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Disentangling Sex-Dependent Effects of APOE on Diverse Trajectories of Cognitive Decline in Alzheimer's Disease.

NeuroImage 2024 April 12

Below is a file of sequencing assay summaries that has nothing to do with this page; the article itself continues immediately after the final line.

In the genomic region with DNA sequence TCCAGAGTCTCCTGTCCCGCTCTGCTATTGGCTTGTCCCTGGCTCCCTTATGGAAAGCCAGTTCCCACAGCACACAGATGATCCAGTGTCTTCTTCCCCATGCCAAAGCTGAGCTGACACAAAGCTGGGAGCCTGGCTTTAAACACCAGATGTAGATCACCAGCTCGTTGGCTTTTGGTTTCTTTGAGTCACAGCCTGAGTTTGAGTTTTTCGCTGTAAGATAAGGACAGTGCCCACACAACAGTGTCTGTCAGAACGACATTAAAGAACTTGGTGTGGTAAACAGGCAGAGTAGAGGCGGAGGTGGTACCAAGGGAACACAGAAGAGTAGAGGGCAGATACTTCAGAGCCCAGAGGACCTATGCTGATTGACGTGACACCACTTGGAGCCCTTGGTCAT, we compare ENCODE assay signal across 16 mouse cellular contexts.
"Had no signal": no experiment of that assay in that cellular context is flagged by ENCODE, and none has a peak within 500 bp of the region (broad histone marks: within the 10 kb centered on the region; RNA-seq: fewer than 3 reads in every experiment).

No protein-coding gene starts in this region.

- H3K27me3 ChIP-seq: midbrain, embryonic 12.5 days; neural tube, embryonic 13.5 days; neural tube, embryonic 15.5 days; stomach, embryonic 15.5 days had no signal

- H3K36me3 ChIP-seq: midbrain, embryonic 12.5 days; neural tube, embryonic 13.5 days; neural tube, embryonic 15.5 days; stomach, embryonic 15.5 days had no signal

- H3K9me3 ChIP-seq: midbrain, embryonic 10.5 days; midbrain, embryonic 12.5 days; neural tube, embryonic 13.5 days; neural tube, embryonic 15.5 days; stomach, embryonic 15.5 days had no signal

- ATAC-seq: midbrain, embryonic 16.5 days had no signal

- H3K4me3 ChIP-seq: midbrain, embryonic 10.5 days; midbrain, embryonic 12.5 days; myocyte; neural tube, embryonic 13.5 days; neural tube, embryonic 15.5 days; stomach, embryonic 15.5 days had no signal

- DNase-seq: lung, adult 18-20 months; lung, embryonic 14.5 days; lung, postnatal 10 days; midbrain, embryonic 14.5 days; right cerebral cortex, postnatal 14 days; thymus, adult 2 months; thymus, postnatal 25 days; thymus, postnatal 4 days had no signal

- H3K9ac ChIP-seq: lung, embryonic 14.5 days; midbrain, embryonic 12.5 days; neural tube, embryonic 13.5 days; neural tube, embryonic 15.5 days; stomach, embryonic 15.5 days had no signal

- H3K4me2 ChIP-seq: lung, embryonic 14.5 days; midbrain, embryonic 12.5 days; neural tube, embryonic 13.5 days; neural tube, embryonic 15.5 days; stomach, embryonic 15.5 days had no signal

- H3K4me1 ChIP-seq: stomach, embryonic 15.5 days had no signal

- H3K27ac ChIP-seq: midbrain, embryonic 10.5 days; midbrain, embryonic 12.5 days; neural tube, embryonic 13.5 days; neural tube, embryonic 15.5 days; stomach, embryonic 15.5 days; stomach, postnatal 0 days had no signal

Current diagnostic systems for Alzheimer's disease (AD) rely upon clinical signs and symptoms, despite the fact that the multiplicity of clinical symptoms renders various neuropsychological assessments inadequate to reflect the underlying pathophysiological mechanisms. Since putative neuroimaging biomarkers play a crucial role in understanding the etiology of AD, we sought to stratify the diverse relationships between AD biomarkers and cognitive decline in the aging population and uncover risk factors contributing to the diversities in AD. To do so, we capitalized on a large amount of neuroimaging data from the ADNI study to examine the inflection points along the dynamic relationship between cognitive decline trajectories and whole-brain neuroimaging biomarkers, using a state-of-the-art statistical model of change point detection. Our findings indicated that the temporal relationship between AD biomarkers and cognitive decline may differ depending on the synergistic effect of genetic risk and biological sex. Specifically, tauopathy-PET biomarkers exhibit a more dynamic and age-dependent association with Mini-Mental State Examination scores (p < 0.05), with inflection points at 72, 78, and 83 years old, compared with amyloid-PET and neurodegeneration (cortical thickness from MRI) biomarkers. In the landscape of health disparities in AD, our analysis indicated that biological sex moderates the rate of cognitive decline associated with APOE4 genotype. Meanwhile, we found that higher education levels may moderate the effect of APOE4, acting as a marker of cognitive reserve.

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